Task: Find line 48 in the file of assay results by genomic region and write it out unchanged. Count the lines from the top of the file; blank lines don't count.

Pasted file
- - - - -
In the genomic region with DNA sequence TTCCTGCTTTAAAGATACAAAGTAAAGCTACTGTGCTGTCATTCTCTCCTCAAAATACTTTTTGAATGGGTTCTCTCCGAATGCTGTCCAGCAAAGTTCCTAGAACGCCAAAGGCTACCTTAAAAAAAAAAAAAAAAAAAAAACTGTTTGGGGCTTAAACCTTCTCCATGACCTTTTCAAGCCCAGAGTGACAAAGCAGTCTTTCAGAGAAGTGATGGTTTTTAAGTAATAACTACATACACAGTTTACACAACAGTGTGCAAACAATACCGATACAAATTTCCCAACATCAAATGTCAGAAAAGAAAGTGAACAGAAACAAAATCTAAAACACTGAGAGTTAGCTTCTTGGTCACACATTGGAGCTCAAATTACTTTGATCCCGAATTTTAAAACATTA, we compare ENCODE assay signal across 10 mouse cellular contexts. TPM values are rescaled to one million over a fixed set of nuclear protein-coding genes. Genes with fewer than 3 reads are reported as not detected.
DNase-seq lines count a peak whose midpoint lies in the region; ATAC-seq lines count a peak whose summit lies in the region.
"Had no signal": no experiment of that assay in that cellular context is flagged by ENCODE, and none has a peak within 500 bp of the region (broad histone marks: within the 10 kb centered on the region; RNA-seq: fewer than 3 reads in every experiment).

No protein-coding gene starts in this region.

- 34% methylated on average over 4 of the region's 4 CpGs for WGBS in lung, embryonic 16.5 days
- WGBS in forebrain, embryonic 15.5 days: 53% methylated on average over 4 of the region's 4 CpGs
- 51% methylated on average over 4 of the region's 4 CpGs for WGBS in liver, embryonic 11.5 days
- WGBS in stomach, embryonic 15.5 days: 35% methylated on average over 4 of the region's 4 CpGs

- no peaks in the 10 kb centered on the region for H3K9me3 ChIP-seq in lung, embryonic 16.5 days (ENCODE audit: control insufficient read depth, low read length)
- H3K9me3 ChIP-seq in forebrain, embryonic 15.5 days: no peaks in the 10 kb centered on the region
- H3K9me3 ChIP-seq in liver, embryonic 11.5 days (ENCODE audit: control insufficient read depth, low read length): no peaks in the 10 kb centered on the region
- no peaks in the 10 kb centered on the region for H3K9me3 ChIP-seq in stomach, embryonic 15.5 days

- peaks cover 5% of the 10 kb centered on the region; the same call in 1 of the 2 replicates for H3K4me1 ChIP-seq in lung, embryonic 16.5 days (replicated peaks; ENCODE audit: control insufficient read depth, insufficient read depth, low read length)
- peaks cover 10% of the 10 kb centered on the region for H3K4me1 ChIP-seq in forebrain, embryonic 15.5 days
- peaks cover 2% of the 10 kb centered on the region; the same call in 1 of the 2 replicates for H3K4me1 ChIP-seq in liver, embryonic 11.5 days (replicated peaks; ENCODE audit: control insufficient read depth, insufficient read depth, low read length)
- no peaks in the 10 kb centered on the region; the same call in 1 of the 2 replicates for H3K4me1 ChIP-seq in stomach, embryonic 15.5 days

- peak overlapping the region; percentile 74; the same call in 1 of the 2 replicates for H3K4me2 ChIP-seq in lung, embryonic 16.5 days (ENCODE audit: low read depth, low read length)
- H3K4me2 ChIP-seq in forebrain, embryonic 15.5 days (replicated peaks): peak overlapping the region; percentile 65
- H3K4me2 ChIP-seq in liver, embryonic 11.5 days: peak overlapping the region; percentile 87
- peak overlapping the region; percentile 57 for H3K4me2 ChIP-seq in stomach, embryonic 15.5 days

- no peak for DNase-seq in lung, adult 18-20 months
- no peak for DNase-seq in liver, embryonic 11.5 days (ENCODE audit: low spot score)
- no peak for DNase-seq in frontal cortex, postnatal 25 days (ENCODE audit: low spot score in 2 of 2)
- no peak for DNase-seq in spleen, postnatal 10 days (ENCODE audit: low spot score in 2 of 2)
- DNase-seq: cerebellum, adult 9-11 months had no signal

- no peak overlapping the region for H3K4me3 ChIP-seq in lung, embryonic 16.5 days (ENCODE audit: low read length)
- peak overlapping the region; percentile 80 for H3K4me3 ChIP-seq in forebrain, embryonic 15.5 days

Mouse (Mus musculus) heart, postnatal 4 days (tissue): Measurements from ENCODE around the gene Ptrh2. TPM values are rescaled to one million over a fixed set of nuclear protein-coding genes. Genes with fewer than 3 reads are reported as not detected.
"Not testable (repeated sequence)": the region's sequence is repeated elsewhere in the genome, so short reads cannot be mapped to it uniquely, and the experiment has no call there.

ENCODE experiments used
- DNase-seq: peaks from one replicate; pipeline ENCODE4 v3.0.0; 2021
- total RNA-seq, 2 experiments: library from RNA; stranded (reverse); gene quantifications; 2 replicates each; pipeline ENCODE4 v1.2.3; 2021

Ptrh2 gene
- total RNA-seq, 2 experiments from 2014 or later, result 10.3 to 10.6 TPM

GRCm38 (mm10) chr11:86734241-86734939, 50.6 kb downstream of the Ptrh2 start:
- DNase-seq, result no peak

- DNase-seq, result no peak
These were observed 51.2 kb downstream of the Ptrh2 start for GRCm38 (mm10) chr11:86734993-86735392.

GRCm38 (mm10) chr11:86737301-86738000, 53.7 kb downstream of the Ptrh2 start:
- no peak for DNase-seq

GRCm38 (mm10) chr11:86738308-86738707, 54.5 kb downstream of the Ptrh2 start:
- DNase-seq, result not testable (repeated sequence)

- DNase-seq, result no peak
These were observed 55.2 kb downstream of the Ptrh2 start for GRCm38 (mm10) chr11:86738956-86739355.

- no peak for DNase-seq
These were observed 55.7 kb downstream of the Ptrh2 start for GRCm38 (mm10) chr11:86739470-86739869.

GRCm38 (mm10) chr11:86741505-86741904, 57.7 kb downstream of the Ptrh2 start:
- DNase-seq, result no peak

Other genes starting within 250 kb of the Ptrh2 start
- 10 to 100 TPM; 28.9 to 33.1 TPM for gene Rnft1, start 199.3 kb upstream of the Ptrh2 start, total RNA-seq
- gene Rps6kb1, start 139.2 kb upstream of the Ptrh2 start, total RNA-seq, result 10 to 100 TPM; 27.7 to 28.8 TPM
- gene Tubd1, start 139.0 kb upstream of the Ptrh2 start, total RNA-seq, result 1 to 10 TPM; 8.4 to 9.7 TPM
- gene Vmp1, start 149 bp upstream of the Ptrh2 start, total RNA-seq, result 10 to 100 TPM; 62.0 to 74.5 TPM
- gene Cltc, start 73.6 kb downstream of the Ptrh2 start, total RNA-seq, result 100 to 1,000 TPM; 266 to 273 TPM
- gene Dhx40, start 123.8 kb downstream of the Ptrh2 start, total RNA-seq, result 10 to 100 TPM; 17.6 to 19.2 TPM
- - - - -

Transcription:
- DNase-seq, result no peak